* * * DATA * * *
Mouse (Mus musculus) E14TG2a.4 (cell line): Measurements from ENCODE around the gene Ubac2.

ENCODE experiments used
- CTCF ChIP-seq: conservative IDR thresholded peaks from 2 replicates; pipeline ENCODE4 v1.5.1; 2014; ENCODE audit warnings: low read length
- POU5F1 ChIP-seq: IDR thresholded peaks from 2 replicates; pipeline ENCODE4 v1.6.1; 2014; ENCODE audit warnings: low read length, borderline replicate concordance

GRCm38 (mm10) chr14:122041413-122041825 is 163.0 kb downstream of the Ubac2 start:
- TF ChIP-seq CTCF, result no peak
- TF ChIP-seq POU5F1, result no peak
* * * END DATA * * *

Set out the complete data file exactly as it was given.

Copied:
Mouse (Mus musculus) E14TG2a.4 (cell line): Measurements from ENCODE around the gene Ubac2.

ENCODE experiments used
- CTCF ChIP-seq: conservative IDR thresholded peaks from 2 replicates; pipeline ENCODE4 v1.5.1; 2014; ENCODE audit warnings: low read length
- POU5F1 ChIP-seq: IDR thresholded peaks from 2 replicates; pipeline ENCODE4 v1.6.1; 2014; ENCODE audit warnings: low read length, borderline replicate concordance

GRCm38 (mm10) chr14:122041413-122041825 is 163.0 kb downstream of the Ubac2 start:
- TF ChIP-seq CTCF, result no peak
- TF ChIP-seq POU5F1, result no peak